The construction of our reduced model: our partners’ valuable assistance during the pandemic

September 14th, 2020

How do you build a prototype when the world has stopped turning and everyone has to stay at home? As the first confinement measures were being announced in March of 2020, nobody at SP80 really had an answer to this question. Yet, by dint of the motivation expressed by implicated students and engineers, as well as the infallible support shown to us by our partners, we are proud to announce that the reduced model has been launched and has been undergoing optimization tests for several weeks. Let’s report back on these last crucial months for SP80!

The confinement / A necessary reorganisation

Last March, just as the prototyping team welcomes new members at the start of the semester, the sanitary crisis forces EPFL to close down its facilities. As a result, construction on the reduced model is halted.

At SP80, perplexion and incredulity are soon replaced by the need to adapt and overcome: “It was imperative that we review the initial planning, as it was based on developing parts while others were being machined, which was no longer viable. We no longer had access to the workshops, so we focused on finishing up the design and preparing the construction protocols by discussing via videoconferences. We needed to be ready to kick things off as soon as conditions permitted to minimize the delay caused”, explains Romain, the engineer responsible for the prototype’s realization.

Work from home is rapidly established, thanks notably to our partnership with Dassault Systems via 3DS Academy. Blaise Ribon, a 3rd year student in mechanical engineering attests: “Access to 3DExperience licenses allowed us to tweak the final details while co-working from a distance. Without these licenses, the work would have undoubtedly required way more time and energy.”

A slow but worthwhile engagement

Meanwhile, the team keeps looking for a suitable workshop that also abides to sanitary regulation. The INARTIS Foundation proposes an ideal solution by providing an office near EPFL.

Several weeks later, as confinement measures mellow, some EPFL collaborators are allowed access to campus. The LPAC laboratory and the SKIL fablab become crucial in operations by producing the parts that students conceived months before.

In June, the rhythm picks up, new parts are produced every 3 days, thanks in particular to the responsiveness of Swiss Composites. Océane Suchel, a 3rd year student in mechanical engineering, recalls this demanding period: “What a relief to finally see some real progress being made on the prototype! Two months of confinement definitely pent up a lot of energy and we all shared a hunger to get our hands on deck. It was the chance to discover the practical side of mechanics and to enrich our technical know-how. Working with carbon fiber from NTPT in particular was something I had never touched on before.” A rudder, a foil, then two floaters: the reduced model takes form as the weeks go by.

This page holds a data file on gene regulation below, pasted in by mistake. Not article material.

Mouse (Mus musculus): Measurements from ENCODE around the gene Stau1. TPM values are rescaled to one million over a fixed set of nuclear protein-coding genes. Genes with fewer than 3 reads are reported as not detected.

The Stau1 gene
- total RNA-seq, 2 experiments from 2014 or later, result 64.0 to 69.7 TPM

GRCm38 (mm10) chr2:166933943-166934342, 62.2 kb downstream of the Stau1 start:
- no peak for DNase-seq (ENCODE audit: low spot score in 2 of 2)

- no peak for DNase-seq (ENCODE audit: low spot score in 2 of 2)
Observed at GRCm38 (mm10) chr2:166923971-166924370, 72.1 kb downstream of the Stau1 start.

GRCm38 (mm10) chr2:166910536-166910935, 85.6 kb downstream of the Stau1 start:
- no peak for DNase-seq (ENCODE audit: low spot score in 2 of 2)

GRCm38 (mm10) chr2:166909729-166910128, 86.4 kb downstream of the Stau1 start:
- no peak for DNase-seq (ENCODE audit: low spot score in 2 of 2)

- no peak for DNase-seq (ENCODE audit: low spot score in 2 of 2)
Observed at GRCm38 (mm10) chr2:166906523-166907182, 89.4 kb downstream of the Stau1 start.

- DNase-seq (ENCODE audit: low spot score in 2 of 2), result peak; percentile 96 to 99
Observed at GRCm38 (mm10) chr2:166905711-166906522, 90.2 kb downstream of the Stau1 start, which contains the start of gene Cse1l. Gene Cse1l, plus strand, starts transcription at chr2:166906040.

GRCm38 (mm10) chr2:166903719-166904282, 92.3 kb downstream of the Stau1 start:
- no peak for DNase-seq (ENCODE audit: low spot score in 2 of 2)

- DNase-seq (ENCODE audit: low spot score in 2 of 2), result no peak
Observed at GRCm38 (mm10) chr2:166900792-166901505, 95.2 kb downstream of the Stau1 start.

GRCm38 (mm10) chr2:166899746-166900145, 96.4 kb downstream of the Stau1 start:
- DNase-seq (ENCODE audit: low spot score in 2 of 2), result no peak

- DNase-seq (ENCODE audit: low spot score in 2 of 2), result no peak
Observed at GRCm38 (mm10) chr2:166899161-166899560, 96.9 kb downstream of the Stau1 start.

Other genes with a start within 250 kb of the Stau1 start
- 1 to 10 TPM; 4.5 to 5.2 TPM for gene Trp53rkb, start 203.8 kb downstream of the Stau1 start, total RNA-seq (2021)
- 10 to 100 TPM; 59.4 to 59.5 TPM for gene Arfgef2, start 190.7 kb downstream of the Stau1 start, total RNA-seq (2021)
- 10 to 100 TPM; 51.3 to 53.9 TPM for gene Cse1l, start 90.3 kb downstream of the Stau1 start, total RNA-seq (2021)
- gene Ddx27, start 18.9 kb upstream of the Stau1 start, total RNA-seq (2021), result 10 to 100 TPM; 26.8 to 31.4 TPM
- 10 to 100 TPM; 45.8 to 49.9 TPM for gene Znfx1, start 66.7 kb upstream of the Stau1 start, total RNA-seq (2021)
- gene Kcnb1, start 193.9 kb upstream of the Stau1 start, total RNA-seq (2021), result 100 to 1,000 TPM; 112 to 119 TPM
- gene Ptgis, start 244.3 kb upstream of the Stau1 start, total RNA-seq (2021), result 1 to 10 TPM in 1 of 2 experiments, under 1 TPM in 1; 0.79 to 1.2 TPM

The team in charge of electronic systems also gets to work: “It is primordial that we collect data during testing to understand the prototype’s, and ergo the real boat’s, behavior.” Explains Benjamin Bonnal, the engineer in charge of electronic systems. “The different sensors are linked thanks to waterproof LEMO cables. We carefully planned our cable routes in advance, to benefit from simple circuits that only required a few hours of calibration beforehand to become functional!”

The reward: launching the prototype

In the end, it only took four months after the start of confinement for the prototype to launch at the Club Nautique Morgien (CNM), our technical partner for the tests. A memorable day for the whole team who remembers their first doubts when confronted with the situation brought forth by the pandemic: “This launch represents several months of hard work coming to fruition. Everybody was so exceedingly proud of contributing to the realization of this prototype that we let our high spirits take over as it tacked for the first time,” remembers Tanguy Desjardin, a student of mechanical engineering. The challenge was a fearsome one and the team did not back down from it, proof of its motivation, passion and cohesion. But this wouldn’t have been possible without our partners who continued to believe in the project despite the most difficult times. It is certain that we emerge stronger from this adventure and geared towards the next steps which will lead us to beat the World Sailing Speed Record in 2022.

Océane Suchel, member of prototype team & Aurore Kerr, head of communication
Photos: © Guillaume Fischer